25 Mar Too hard, too soon – When more exercise isn’t better
So, you’ve decided to exercise more? Firstly, CONGRATULATIONS! Committing to be more active is half the effort! But now what?
We’ve all gone from zero to hero before. Whether it’s the new year or birthday celebrations that kick start a new fitness regime, it’s easy to get carried away. If you go from doing nothing to exercising an hour a day, 7 days a week, odds are you’re setting yourself up for failure (and injury!).
Make a plan
Before jumping in, take a few minutes to consider how you can realistically incorporate these new activities into your life and existing commitments. For example, do you start work early? Do you live near a pool or walking track? Do you enjoy exercising in a group or alone? Adapting your exercise plan to suit your lifestyle, choosing activities you enjoy and being realistic about your goals will all help to ensure success.
Your body needs time to adjust
When we exercise, we intentionally add physical stress to the body forcing our body to adjust. Our body’s acute response to stress is an increased heart rate, respiratory rate and cardiac output. Ultimately, this means we’ll have increased energy expenditure. If your body is not accustomed to this, it can be quite a shock.
Starting slowly means your body has time to adjust to physical activity. This reduces your risk of injury and increases the likelihood of adherence. The importance of recovery is often overlooked, but it’s a crucial part of exercise participation.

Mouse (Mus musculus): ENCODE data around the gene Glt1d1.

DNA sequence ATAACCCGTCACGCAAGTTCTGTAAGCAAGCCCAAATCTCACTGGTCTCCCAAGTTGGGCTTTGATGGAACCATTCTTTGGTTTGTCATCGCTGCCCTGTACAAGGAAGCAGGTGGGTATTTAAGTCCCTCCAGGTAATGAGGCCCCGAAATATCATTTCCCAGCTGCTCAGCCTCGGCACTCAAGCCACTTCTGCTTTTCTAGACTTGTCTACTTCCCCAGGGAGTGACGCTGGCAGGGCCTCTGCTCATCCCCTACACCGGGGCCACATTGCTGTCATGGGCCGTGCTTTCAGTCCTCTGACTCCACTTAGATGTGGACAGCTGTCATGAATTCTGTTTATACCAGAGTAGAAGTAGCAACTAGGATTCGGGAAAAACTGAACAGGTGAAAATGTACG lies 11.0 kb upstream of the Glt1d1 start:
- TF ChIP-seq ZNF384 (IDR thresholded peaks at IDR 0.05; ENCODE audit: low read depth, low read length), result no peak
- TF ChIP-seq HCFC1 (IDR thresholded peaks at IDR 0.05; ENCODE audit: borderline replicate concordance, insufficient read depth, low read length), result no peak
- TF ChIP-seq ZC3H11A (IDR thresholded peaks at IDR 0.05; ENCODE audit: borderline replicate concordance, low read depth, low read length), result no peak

So, how much exercise do you actually need to do?
Adults should aim to accumulate 150 – 300 minutes of moderate to vigorous physical activity each week. If you’re currently inactive, aim for 30 minutes of exercise on at least 5 days each week. You can do it all at once, or break it up into 3 x 10 minute blocks. Remember that anything is better than nothing!
A well structured workout has a few key parts:
Warm-Up – The warm up is a lower intensity exercise (like cycling or walking) that gradually increases to prepare the body for exercise. This decrease risk of injury.
Working Phase – The working phase is often the longest (and toughest!!!) part of your exercise session. This is when you do exercises that increase your muscular endurance and strength. These may include exercises such as squats and push-ups.
Warm Down – A warm down is designed to gradually return our body to it’s resting state. By the time your warm down is complete, your breathing rate has returned to normal so you can hold a conversation without feeling breathlessness.
Once you’re exercising regularly, it’s time to build your strength and aerobic fitness through progressive overload. This means either making the exercises harder, or doing them for longer.
All exercises can be adjusted to suit your capabilities (regardless what they are!). Let’s take push-ups for example… Anyone can do them! You just need to make them easier or harder depending on your goals and ability.
Progressions of the push-up:
1: Stand one step away from a (solid) wall, extend your arms and slowly bend your elbows to bring your nose towards the wall then return to original standing position.
2: Repeat the above movement, but place your hands on a bench or solid table.
3. Kneeling on the ground in four point position, slowly bend the elbows and bring the face toward the ground then return to original position.
4. Press your toes into the ground, lift the knees and keeping the body straight, lower your body towards the ground then return to starting position.
Want more help?
If you feel uneasy or just need some guidance, chances are there’s an exercise physiologist near you!
An Accredited Exercise Physiologist will discuss your exercise goals and take into account what you’ve done before and what you enjoy. Most importantly, they can help transition you from your current levels of physical activity to where you want to be, making sure any injuries or health concerns aren’t barriers to your progress or negatively impacted by this lifestyle change.
Loren Kirkwood is an Accredited Exercise Physiologist and director at Inspire Exercise Physiology.